Insurance Obligations

Pursuant to section 59(1) of the Owners Corporation Act 2006 (“the Act”), the owners corporation must take out reinstatement and replacement insurance for all buildings on common property.

Section 60(1) of the Act provides that the owners corporation must take out public liability insurance for the common property.

Section 61 of the Act provides that the owners corporation must take out insurance in accordance with sections 59 and 61 for all lots on a plan in multi-level developments.

These provisions do not apply to 2-lot subdivisions.

A recent VCAT decision has shed light on the obligations of owners corporations to insure fixtures found in private lots in multi-level developments.

Facts

The owner of a lot in a multi-level development leased it to a supermarket operator. A compressor, which formed part of an air conditioning unit, was owned by the lot owner and located wholly within the lot.

In 2012 the compressor broke down and needed to be replaced at a cost of $12,320.00.

A dispute arose as to who was responsible for insuring the compressor: the owners corporation or the lot owner?

The Decision

The decision came down to whether the definition of “building” in section 61 of the Act extended to lots and whether the compressor was a fixture.

The Act provides that the OC must take out and maintain reinstatement, replacement and public liability insurance, which covers all buildings in lots in the plan in multi-level developments.

In this case VCAT determined that the effect of section 61 is to make the OC responsible for insuring fixtures within lots as well as on common property in multi-level developments under section 59(1).

What is a fixture?

A fixture is an object (chattel) that has been attached to land to such an extent that it is seen as having become part of the land at law.

In order to assess whether an object is a fixture, the following factors are considered:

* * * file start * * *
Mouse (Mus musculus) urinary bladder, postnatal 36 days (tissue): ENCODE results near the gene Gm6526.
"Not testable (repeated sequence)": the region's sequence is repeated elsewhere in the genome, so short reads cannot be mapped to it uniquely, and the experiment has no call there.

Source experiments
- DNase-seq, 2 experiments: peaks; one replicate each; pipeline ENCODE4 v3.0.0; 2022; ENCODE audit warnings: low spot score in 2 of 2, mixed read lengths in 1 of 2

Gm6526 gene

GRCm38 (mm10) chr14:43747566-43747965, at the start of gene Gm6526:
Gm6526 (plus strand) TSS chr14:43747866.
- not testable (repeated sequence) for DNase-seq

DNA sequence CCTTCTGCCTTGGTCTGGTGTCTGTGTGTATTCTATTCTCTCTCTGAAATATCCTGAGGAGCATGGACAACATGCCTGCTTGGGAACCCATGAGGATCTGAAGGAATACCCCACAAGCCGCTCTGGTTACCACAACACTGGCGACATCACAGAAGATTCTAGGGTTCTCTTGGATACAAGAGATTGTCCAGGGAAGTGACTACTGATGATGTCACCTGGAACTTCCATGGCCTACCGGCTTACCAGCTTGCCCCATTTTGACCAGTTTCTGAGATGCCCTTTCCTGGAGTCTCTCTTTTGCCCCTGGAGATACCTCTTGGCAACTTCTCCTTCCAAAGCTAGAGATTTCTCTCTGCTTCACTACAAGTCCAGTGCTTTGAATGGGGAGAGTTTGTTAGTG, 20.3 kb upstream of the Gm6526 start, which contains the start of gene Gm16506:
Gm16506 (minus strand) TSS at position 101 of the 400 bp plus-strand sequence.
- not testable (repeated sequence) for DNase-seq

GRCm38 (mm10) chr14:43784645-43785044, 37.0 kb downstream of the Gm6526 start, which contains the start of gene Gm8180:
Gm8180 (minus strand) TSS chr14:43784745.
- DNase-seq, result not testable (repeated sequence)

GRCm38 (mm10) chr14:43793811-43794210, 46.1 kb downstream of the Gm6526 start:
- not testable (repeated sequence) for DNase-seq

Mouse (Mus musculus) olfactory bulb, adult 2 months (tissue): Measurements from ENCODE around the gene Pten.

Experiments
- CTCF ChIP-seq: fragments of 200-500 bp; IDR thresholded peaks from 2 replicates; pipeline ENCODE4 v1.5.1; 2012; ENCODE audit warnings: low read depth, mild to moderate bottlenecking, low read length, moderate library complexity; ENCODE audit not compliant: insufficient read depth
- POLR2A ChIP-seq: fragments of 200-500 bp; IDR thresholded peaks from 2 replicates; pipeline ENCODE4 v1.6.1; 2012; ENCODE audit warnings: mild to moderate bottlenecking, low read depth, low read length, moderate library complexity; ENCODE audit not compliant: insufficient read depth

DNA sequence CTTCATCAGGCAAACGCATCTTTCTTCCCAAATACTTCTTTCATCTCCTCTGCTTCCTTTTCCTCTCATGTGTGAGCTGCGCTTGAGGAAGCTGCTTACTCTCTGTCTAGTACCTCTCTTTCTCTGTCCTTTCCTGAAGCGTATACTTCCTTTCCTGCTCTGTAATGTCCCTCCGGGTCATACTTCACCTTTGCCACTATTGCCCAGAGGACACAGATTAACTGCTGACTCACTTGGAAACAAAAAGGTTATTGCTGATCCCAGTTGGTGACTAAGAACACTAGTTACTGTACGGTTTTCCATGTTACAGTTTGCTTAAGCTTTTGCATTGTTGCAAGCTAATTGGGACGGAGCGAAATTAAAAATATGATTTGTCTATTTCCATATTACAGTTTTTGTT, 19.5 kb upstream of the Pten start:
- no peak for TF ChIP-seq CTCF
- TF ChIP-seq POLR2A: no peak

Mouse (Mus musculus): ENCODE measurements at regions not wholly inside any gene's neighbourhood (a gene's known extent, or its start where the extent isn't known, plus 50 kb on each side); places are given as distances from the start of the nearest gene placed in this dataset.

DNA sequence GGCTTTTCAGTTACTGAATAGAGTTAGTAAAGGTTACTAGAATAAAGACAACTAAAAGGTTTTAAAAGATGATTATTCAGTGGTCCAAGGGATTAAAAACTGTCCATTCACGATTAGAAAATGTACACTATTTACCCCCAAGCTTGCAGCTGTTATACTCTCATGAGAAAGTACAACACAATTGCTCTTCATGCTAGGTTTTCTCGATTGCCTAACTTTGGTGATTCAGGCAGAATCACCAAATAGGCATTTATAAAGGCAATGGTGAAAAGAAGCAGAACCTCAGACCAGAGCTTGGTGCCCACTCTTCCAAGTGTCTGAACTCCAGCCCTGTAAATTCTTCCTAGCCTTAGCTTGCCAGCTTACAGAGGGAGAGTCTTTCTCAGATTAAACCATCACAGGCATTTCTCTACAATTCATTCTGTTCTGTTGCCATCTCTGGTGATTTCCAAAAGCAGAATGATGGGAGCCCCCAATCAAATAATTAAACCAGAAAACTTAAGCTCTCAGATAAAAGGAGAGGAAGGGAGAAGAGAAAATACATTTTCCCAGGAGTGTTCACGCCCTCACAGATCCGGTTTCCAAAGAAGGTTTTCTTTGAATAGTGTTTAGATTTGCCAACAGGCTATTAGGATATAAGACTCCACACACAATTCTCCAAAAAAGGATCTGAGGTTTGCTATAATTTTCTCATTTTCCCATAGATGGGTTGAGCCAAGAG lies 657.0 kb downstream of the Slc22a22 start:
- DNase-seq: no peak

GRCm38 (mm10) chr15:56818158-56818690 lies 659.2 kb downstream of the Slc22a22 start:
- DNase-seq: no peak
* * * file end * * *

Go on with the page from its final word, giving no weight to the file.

• the nature of the object;
  • the way in which the object is used;
  • the degree to which it is attached to the building e.g. by bolts which make it difficult to remove;
  • the length of time that it is intended to remain attached to the building; and
  • the reason why the object was attached to the building.

In the case, VCAT noted that the compressor was a fixture because:

  • the compressor was installed when the lot was purchased;
  • the lot owner did not intend to take the compressor with it when it sold the lot; and
  • the air conditioning unit, together with the compressor would remain attached to the building on the lot for as long as the building is used as a retail business.

While the Tribunal Member conceded that the compressor was capable of being detached from the building, the fact that it was not easily detached indicated that the compressor being a fixture.

Impact of the decision

Practically, OC managers need to be aware of the “nature and value of fixtures located on lots within the development”. If these fixtures are not insured, the OC and its manager can be exposed to a claim.

Practical Strategies

If you are an OC manager of a multi-level development, you should:

  1. Review your procedures for collecting information regarding fixtures contained in private lots.
  2. Check your existing insurance policy to make sure that fixtures in lots are covered by the OC policy. If not, you will need to advise the OC that it should arrange the appropriate insurance cover.
  3. Obtain a warranty from each lot owner that they will advise the owners corporation if a fixture is added to or removed from their lots.

Difficulties may arise where significant fixtures such as air conditioning units are installed in lots which impact upon the insurance premiums payable by the OC.

The OC may need to review and develop procedures for the apportionment of the insurance premiums payable if there is a significant impact on the insurance premium costs of the OC.